October 17, 2019

Farmers’ market sprouting at Kismet Place

By Jason Starr
Observer staff

Williston’s nomadic farmers’ market, on hiatus for the past two seasons, has a new champion in Sharon Gutwin.  The RehabGYM and Kismet Place owner has organized a group  of volunteers to help launch a farmers’ market this summer to be located outside the Kismet building
— home to a mix of wellness-oriented businesses that opened last summer on Blair Park Road.

A committee of five met Tuesday  on the second floor of the building, overlooking the parking lot where Gutwin envisions about 12 growers and artisans setting up each Sunday afternoon from June through September.

Gutwin said she has already received encouraging interest from several local vendors and plans a concerted outreach in the coming weeks to solidify vendor commitments.

Rebecca Bergeron of Williston’sside New England Federal Credit Union on Harvest Lane. Catamount Outdoor Family Center picked up the cause for one season in 2015. Bergeron said attracting big enough crowds to make it worthwhile for vendors and retaining strong market management are the keys to a successful farmers’ market.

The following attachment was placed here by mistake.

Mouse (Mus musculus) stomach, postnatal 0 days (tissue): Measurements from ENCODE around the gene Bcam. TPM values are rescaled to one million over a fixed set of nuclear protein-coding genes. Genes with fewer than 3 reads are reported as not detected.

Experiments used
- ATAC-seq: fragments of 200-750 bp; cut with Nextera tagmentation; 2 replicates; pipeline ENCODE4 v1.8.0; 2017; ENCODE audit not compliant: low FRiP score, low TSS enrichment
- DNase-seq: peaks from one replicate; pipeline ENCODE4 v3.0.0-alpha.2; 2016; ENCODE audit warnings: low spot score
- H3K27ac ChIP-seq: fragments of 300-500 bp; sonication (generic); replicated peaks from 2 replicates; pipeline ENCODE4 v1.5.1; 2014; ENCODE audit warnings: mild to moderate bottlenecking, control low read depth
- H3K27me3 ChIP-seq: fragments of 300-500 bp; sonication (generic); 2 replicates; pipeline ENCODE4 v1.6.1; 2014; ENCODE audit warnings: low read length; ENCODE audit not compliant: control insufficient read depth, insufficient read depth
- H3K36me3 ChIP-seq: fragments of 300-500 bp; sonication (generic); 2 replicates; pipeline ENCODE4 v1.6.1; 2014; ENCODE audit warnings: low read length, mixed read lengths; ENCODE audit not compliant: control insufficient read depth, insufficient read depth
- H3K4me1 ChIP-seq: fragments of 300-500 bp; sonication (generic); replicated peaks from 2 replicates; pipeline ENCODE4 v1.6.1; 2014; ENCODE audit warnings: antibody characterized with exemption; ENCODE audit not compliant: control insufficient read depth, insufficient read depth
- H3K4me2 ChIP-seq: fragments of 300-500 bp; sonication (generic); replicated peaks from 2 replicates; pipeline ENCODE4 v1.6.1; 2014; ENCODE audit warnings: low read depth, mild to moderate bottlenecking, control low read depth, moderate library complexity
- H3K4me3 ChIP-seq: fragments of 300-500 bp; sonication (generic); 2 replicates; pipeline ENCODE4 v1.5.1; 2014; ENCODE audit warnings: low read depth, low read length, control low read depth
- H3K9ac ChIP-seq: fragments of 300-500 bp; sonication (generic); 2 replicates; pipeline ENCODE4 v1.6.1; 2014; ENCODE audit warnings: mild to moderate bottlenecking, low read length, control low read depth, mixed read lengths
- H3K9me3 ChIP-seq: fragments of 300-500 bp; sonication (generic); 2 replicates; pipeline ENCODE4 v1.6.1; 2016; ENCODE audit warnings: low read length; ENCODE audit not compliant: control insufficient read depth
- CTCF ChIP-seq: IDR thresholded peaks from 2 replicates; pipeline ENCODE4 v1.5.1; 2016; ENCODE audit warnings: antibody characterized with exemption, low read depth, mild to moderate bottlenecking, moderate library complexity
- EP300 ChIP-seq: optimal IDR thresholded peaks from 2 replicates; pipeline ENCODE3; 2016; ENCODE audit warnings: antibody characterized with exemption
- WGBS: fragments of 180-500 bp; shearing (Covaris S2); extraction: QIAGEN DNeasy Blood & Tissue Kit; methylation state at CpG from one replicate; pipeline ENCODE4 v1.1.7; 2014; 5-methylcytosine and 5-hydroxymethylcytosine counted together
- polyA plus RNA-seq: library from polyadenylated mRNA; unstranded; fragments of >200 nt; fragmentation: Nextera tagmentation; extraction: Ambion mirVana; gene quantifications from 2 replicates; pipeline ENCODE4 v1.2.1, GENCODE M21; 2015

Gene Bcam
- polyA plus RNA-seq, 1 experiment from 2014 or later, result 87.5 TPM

Scratch ‘n Earth Farm attended Tuesday’s meeting to learn about Gutwin’s plans and offer a perspective on previous incarnations of Williston’s farmers’ market, where she was a vendor.

Launched in 2007, Williston’s farmers’ market originally took place on the village green. Five years later, it was moved to a more trafficked location on the lawn outside.

“We’ve been through this as vendors from Williston. It was way more complicated than just goingand setting up your stuff … There are some politics to it that come up eventually.

It takes someone solid to manage it.” Stephanie Teeter, a new Williston resident who lives within walking distance of where the market is planned, agreed to help organize vendors. Pam Kozikowski and Nichole Malon, who both frequented previous Williston farmers’ markets, also offered to help launch this summer’s version.

“I want it to be what our farmers and artists need,” Gutwin said. “If we keep the vendors happy, then the people will be happy to be there.”

Gutwin is confident that if vendors are secured, she can use marketing channels she has already established through Kismet Place and RehabGYM to attract customers.

“Our sign will be on one of the busiest roads in Chittenden County,” she said, referring to Route 2A, which skirts the backside of the building.

“I think it’s an exciting location for a farmers’ market.”

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